Mira Slovak, 84, who made world headlines in 1953 when he hijacked his DC-3 and flew it from Czechoslovakia to West Germany, has died at the age of 83 in Fallbrook, California.
Slovak, the youngest captain in the state-run Czechoslovakian Airlines, had two co-conspirators who helped him defect on March 23, 1953. The conspirators smuggled guns on board and locked the co-pilot, navigator, and flight engineer in a baggage compartment. Then Slovak dropped the plane more than 1,000 feet to stay out of view from Russian MIGs, and flew on the night of the full moon until he could see the neon lights of West Germany.
Slovak, born October 25, 1929 in Cifer, Czechoslovakia, came from a fearless family; during World War II, his family defied the Nazis by concealing two Jewish families and hiding them in their farmhouse basement. Slovak became a Czech airman at the age of 17 and graduated to the status of captain with the state airline by the time he was 21. He hated communism; he told Sports Illustrated in 1960, “I saw friends disappear, property gone, a place full of betrayal and informers. I thought if I stayed I would be shot or in prison.”
David Williams, executive director of the Hydroplane and Raceboat Museum, recalled that after he defected, U.S. intelligence officials questioned Slovak for months. They offered him an introduction to Bill Boeing Jr., the son of William Boeing, the founder of Boeing Airlines; Boeing Jr. hired Slovak as his personal pilot.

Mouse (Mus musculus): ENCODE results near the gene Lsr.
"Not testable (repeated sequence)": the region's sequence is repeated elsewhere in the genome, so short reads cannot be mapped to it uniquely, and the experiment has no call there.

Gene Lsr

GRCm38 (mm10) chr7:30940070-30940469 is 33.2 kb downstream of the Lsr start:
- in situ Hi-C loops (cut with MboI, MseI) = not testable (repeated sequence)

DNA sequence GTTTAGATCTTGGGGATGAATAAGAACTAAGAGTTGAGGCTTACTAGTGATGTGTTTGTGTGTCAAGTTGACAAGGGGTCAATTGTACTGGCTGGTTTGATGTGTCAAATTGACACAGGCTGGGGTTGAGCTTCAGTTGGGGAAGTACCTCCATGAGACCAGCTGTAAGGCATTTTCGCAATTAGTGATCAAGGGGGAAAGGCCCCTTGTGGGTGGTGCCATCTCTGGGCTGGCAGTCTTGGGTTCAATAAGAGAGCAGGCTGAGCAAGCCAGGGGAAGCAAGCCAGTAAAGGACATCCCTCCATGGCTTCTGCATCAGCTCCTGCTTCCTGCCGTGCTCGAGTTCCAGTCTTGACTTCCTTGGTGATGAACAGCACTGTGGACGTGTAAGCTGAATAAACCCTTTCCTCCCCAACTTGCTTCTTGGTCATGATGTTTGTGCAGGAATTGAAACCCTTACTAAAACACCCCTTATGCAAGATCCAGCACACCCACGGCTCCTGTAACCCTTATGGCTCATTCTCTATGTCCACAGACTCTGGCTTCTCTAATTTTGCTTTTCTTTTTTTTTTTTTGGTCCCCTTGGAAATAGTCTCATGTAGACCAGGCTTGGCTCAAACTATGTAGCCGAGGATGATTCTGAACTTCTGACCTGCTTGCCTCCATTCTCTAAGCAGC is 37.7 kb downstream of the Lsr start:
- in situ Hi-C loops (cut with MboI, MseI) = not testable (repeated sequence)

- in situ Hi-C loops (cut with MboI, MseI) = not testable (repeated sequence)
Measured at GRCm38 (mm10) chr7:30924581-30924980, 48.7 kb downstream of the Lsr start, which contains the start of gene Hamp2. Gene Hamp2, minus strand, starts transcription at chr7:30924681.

Boeing Jr. owned a 2,000-horsepower hydroplane and believed that Slovak would be fearless in testing it, as he had no wife or children. Boeing Jr. said, “I want a bachelor in my boat, not a driver with a distraught wife on shore and a bunch of kids waving Daddy goodbye.” In the next ten years Slovak won three national titles piloting “unlimited” hydroplanes, knocking out most of his teeth, cutting his face, injuring his back and kidneys and dislocating his hip. He said, “I got to know lots of nurses by their first name.”
Slovak became a crop-duster, a daredevil aerobatic pilot and won national championships for speedboat racing. He also won the title at the first Reno National Air Races in 1964. He piloted a tiny motor glider with a 36-horsepower Volkswagen engine from Germany to California in 1968, then reversed the flight in 1969. He joked self-deprecatingly that he was “born chicken, absolute chicken” despite the fact that he would throw his arms up in the air while flying an open-cockpit plane upside-down 50 feet from the ground.
Before he was diagnosed with stomach cancer in 2013, Slovak had plans to fly a vintage biplane from California to the Czech Republic. His girlfriend of the last 28 years, Ingrid Bondi, said, “He’d mapped out the route and was quite serious about it.” Bondi was a former Continental Airlines flight attendant and Slovak had been a pilot for Continental, retiring in 1986.
Slovak was married and divorced twice.